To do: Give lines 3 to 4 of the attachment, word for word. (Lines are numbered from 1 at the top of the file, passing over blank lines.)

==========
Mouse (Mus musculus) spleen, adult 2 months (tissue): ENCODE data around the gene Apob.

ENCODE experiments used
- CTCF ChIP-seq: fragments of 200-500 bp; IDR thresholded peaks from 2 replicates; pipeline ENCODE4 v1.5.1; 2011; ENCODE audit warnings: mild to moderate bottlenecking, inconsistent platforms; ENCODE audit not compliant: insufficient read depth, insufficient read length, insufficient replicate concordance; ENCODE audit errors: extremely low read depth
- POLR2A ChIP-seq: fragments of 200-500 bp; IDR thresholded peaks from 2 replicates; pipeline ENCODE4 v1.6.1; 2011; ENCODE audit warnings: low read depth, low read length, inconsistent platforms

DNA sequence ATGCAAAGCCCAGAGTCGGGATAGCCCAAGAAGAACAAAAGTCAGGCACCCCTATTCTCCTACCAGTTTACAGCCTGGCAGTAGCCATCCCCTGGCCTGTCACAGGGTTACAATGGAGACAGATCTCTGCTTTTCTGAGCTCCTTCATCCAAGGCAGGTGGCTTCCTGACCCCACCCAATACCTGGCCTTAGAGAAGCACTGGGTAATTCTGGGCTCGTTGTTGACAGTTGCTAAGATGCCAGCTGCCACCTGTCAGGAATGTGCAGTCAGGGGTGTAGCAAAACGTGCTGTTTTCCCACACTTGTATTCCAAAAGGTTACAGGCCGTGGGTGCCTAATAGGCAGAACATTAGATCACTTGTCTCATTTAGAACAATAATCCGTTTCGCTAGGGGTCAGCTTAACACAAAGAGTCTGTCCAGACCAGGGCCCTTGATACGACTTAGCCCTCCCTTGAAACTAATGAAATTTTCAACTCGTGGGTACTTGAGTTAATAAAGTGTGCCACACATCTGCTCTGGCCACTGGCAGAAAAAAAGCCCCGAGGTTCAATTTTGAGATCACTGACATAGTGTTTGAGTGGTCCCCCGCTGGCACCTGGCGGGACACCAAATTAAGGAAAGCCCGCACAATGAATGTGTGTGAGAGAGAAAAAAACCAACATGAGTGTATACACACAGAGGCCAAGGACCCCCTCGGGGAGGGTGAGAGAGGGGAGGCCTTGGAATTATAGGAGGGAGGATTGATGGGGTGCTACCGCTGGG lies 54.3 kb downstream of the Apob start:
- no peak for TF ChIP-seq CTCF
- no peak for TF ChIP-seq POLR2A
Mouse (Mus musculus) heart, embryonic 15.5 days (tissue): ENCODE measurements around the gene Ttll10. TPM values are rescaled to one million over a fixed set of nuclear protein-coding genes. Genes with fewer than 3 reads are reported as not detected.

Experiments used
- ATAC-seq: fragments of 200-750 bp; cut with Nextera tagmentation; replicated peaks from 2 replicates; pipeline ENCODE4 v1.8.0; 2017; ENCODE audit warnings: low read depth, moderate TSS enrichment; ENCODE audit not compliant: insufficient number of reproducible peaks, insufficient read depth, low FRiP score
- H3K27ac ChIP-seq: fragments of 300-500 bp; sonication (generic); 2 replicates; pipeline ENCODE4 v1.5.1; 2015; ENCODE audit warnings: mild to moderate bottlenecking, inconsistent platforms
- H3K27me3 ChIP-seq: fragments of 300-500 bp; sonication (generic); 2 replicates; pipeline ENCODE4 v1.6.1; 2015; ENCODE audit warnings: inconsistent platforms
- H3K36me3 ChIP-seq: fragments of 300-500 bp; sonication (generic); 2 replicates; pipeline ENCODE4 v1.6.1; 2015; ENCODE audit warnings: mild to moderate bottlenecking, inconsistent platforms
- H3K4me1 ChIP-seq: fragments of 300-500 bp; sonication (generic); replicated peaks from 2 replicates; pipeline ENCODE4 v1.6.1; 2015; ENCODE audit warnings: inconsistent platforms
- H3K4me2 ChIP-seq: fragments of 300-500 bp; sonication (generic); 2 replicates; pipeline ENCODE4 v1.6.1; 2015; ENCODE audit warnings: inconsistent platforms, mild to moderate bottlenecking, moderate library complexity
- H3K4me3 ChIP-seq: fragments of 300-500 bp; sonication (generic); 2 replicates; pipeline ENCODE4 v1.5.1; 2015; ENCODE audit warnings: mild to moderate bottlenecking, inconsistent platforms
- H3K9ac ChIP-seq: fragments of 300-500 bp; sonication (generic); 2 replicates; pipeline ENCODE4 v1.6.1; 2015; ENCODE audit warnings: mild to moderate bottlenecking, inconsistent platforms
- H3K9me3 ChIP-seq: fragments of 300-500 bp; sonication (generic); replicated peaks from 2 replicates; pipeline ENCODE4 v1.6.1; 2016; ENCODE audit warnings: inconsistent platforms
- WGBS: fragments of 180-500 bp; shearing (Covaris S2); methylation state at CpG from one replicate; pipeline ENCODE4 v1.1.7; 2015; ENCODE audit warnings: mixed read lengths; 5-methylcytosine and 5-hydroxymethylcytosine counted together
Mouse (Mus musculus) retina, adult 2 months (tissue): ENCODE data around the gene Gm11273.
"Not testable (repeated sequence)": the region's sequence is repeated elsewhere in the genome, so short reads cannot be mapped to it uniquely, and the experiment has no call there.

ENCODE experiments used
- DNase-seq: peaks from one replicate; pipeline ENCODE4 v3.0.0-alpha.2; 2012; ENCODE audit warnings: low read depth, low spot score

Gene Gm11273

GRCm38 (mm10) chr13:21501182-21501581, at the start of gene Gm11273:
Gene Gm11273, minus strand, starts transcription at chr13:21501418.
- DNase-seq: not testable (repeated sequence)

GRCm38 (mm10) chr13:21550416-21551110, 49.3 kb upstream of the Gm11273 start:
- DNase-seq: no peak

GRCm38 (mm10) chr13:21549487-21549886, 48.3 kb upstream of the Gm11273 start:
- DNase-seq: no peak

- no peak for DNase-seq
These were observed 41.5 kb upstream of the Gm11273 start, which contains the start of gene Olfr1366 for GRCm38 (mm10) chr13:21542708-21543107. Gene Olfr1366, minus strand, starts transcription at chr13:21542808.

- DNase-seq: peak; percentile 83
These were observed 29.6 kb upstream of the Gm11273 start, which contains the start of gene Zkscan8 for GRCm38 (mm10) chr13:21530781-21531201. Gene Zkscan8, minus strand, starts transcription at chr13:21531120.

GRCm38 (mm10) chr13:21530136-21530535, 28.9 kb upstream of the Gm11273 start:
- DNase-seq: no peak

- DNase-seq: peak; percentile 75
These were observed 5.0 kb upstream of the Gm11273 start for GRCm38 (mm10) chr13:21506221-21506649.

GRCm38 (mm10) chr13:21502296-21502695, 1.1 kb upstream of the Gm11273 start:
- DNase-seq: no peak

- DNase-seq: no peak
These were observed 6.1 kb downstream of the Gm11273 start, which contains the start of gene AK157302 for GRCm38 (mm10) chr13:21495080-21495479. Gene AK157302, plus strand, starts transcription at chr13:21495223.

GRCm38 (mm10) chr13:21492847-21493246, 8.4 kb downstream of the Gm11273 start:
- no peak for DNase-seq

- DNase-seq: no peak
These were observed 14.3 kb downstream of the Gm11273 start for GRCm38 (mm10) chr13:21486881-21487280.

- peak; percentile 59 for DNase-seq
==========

- CTCF ChIP-seq: fragments of 200-500 bp; IDR thresholded peaks from 2 replicates; pipeline ENCODE4 v1.5.1; 2011; ENCODE audit warnings: mild to moderate bottlenecking, inconsistent platforms; ENCODE audit not compliant: insufficient read depth, insufficient read length, insufficient replicate concordance; ENCODE audit errors: extremely low read depth
- POLR2A ChIP-seq: fragments of 200-500 bp; IDR thresholded peaks from 2 replicates; pipeline ENCODE4 v1.6.1; 2011; ENCODE audit warnings: low read depth, low read length, inconsistent platforms